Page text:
This blog was first posted on The World View on InsideHigherEd.com
“Not everything that can be counted counts,
and not everything that counts can be counted.”
There has been a rash of articles in the press about the ways we might measure the effectiveness of a university education, often judging the success of higher education by the employment results of graduates. There have been several articles about the failure of higher education in China to guarantee jobs to graduates. The Voluntary Institutional Metrics Project also emphasizes post-graduate employment among the items (below) to be evaluated that include:
- repayment and default rates on student loans
- student progression and completion
- institutional cost per degree
- employment of graduates
- student learning
Four of five items above are primarily quantitative measures. [Re-read Einstein quote above.] I recognize the importance of looking at higher education critically to determine what impact the experience has on individuals and societies but we seem to repeatedly resort to the same fallback strategies of “counting what can be counted” for lack of an effective methodology for an alternative.
Quantitative data are relatively easy to collect and very simple to compare. This feeds into the attraction of rankings—gather data, create mechanisms for quantifying the information, and compare. Rankings, like the information that will be collected by the Voluntary Institutional Metric Project, will (supposedly) help us know which institution is better than which other institution.
But most anyone who has collected data knows that you can neatly summarize the results but that those results often hide a fair amount of messiness. Are all data from all institutions collected and reported in the same way? Are they truly comparable? Which variables were factored into the analysis and which were overlooked? Or ignored? We have read over and over again that there are serious methodological problems with the way rankings are constructed. I suggest that there are good reasons to doubt most comparative data collected from the diverse array of institutions that make up higher education in any country today. We are rarely comparing apples to apples. In fact, we are generally comparing apples to kumquats so if we resort to measuring common characteristics (number of seeds, for example) just to have something to compare, how useful is it?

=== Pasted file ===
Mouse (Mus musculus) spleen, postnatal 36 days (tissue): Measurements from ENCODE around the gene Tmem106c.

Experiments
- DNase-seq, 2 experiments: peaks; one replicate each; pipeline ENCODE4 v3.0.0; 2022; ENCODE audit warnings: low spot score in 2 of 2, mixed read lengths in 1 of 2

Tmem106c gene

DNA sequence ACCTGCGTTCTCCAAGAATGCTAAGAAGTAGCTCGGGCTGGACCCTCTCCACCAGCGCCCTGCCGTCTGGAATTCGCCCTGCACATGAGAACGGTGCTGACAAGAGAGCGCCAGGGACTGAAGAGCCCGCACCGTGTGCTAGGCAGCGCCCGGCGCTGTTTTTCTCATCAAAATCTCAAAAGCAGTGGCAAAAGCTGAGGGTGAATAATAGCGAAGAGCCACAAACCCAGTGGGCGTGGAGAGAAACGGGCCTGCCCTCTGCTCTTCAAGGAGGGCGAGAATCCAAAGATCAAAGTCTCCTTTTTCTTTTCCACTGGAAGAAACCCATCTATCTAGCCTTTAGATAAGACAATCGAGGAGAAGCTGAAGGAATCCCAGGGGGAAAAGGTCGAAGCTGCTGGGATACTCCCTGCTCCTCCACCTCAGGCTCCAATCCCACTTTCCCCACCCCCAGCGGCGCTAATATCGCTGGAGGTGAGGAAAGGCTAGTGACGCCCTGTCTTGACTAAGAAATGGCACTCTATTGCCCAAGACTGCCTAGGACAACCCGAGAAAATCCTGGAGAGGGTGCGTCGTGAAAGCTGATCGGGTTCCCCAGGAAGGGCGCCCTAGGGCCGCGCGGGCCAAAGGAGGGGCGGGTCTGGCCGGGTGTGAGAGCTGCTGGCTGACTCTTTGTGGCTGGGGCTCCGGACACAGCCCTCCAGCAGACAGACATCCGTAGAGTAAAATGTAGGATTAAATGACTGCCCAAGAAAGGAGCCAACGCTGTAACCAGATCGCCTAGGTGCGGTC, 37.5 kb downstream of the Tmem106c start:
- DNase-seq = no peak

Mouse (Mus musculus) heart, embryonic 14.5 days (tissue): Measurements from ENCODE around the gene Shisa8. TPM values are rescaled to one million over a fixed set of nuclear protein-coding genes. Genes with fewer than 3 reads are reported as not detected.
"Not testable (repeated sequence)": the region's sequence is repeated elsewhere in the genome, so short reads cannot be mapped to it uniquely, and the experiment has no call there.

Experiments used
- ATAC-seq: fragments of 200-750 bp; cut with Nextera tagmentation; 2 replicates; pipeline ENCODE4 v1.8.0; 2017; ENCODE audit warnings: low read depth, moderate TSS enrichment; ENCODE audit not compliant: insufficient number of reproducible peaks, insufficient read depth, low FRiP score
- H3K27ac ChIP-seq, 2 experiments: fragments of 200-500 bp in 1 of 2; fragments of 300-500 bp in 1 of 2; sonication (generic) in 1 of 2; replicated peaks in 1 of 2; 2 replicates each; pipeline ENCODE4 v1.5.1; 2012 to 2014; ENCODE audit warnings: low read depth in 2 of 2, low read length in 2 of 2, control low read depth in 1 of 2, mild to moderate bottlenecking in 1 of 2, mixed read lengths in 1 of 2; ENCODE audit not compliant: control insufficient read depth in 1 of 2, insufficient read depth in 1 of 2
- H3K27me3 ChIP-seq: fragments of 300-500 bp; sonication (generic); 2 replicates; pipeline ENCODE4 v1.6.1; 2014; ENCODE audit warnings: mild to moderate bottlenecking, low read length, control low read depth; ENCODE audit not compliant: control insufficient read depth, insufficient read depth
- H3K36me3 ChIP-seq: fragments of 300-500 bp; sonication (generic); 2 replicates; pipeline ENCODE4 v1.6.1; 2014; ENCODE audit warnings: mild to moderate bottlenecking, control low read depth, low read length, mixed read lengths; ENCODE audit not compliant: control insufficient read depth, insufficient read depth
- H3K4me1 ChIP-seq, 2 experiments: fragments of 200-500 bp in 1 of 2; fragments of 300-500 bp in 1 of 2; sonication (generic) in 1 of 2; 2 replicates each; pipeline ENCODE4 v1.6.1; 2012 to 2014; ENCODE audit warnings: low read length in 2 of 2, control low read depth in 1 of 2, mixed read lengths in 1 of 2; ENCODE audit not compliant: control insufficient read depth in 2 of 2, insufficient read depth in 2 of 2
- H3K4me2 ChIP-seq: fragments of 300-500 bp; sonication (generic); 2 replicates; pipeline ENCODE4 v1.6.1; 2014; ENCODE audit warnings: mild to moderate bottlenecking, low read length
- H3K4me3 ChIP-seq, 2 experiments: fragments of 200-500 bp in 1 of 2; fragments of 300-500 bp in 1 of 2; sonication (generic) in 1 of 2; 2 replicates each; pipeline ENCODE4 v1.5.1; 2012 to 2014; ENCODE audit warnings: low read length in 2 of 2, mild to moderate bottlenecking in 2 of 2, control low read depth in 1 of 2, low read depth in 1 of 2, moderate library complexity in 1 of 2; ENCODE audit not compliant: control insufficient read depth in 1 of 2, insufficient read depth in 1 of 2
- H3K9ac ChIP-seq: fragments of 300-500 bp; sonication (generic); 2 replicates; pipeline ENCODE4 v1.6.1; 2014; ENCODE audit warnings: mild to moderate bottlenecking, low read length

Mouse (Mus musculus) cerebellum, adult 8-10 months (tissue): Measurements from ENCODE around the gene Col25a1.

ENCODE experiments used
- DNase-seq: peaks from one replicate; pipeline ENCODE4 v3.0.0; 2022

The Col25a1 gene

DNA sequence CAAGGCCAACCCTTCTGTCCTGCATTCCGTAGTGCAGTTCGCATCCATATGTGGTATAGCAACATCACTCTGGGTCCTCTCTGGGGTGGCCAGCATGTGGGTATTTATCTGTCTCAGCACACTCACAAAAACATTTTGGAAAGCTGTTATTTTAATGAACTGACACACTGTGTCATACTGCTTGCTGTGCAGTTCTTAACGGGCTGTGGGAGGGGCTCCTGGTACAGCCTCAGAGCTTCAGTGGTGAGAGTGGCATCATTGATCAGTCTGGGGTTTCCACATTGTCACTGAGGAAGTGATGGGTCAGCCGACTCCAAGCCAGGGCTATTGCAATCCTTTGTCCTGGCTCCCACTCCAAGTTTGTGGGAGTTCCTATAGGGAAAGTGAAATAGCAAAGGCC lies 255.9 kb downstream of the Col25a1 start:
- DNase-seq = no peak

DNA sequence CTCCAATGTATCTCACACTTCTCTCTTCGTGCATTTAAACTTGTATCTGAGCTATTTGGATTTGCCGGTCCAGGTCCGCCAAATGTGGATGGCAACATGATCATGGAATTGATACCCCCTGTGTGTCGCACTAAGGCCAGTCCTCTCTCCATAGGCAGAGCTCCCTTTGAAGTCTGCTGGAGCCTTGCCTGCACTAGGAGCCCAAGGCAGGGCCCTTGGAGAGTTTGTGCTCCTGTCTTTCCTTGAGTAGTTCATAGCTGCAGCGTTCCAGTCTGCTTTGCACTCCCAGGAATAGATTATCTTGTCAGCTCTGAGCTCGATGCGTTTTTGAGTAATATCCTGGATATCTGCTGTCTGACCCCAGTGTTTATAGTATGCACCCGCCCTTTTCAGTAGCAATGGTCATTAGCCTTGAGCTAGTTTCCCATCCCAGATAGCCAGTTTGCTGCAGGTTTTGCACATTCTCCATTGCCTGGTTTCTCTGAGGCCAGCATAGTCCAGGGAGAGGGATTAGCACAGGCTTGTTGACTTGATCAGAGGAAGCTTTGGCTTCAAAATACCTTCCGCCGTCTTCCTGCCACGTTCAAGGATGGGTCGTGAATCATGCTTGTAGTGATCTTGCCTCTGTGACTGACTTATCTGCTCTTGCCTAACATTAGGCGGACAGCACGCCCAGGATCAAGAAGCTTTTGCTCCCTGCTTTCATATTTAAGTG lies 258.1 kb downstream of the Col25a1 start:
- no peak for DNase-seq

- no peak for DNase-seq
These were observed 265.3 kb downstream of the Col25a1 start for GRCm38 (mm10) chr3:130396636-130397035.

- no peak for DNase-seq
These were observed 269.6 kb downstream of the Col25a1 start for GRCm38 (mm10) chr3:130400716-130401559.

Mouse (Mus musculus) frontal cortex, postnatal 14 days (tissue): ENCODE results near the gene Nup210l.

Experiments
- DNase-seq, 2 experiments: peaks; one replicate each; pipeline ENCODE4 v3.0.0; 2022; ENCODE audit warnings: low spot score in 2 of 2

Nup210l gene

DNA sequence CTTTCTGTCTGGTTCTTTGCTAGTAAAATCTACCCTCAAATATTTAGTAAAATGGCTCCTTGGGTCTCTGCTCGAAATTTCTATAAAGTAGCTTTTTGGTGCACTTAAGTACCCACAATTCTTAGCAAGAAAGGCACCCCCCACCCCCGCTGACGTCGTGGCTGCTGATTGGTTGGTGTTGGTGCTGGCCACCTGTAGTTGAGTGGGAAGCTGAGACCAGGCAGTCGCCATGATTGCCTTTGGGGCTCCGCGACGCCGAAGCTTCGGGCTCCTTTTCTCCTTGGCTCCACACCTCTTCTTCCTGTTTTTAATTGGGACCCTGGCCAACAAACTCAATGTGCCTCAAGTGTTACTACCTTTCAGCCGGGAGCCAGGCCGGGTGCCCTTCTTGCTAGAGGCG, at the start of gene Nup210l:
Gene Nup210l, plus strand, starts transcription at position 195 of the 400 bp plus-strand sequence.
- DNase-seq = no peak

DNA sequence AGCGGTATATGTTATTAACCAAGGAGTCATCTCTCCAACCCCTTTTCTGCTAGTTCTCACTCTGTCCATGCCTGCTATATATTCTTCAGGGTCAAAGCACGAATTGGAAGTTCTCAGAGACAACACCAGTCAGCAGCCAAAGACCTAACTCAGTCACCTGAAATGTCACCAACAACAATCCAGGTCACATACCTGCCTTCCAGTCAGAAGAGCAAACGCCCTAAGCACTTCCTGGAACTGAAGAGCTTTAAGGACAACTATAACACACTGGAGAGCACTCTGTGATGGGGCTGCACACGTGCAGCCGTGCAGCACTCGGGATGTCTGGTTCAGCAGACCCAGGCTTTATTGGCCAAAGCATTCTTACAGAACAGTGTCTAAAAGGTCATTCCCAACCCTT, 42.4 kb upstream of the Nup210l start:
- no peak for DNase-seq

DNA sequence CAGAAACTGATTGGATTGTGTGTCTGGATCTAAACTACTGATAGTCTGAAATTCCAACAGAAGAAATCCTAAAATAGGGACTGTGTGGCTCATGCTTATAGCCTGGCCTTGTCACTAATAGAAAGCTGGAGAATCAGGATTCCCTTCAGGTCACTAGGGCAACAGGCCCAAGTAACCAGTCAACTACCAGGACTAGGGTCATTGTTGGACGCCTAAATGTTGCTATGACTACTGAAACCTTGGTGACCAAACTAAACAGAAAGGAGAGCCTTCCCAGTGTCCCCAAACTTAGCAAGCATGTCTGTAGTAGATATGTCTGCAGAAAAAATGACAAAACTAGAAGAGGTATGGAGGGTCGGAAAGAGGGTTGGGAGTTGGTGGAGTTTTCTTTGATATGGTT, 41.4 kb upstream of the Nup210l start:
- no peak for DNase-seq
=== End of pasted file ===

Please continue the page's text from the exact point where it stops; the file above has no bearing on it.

Quantitative measures are appealing at so many levels but they limit what we can measure as well as how accurately we can measure something as elusive as education. I once read (I think it was Martin Trow) that to truly measure the quality and impact of higher education, we would have to monitor someone throughout their post-graduate lifetime. This makes sense to me. Several decades after receiving my liberal arts degree that prepared me for no job in particular, I am constantly reminded of the value of what I learned during those four years— it provided me with the foundation skills for all of the work I’ve done since. Now, how could I document that?
I recognize that in most modern societies, most of us need to work to survive, but I do wonder if the purpose of a college education is to guarantee employment. Perhaps it is time to separate the two. Perhaps we should be getting an education at college and job training somewhere else. What do employment statistics, or loan repayment data, or institutional costs really tell us about the education someone has experienced?
Institutions of all kinds need to be accountable but we should be careful about what conclusions we draw from the things that we can measure.